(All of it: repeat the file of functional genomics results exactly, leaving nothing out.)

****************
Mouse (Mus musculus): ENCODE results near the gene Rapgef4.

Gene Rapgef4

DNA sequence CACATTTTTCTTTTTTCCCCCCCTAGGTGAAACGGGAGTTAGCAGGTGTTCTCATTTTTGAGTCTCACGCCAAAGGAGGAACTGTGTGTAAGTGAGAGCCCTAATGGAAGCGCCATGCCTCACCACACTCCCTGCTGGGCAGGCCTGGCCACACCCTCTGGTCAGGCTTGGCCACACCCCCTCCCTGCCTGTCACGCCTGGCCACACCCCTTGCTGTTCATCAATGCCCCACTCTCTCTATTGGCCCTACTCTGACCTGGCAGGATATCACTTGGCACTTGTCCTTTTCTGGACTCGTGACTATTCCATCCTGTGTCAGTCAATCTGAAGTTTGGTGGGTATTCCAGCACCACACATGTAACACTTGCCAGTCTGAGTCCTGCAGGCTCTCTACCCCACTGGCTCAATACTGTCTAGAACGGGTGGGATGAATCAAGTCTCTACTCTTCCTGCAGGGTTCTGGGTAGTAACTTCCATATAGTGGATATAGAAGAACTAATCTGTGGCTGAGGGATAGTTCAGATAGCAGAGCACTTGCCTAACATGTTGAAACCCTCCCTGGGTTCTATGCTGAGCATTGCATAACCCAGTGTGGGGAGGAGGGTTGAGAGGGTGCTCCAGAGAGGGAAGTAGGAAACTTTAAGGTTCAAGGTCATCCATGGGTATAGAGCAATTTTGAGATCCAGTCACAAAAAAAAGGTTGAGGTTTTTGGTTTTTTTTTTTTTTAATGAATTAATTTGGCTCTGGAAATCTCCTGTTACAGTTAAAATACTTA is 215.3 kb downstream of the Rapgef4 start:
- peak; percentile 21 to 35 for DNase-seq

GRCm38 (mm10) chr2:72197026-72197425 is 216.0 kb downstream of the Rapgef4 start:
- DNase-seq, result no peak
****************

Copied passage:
Mouse (Mus musculus): ENCODE results near the gene Rapgef4.

Gene Rapgef4

DNA sequence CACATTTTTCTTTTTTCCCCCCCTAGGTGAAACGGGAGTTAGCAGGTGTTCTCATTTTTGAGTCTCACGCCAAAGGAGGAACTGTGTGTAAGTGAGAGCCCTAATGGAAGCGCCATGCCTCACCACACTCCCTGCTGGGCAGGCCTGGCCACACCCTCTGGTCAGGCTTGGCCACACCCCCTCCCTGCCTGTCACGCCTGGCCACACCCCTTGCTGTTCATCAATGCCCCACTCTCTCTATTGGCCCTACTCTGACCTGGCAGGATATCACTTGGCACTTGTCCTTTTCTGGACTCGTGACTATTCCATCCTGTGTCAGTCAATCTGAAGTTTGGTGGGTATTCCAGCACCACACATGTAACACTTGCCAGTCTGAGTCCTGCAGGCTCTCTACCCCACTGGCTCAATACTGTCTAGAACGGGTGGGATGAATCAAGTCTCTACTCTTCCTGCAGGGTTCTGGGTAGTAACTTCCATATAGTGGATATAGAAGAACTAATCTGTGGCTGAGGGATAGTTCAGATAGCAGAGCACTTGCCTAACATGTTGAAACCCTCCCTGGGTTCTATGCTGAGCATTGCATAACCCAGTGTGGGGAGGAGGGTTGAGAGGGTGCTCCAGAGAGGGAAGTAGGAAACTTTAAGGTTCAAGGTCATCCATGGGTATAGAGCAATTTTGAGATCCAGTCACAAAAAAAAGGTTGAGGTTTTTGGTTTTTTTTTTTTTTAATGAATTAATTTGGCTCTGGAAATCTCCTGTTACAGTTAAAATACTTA is 215.3 kb downstream of the Rapgef4 start:
- peak; percentile 21 to 35 for DNase-seq

GRCm38 (mm10) chr2:72197026-72197425 is 216.0 kb downstream of the Rapgef4 start:
- DNase-seq, result no peak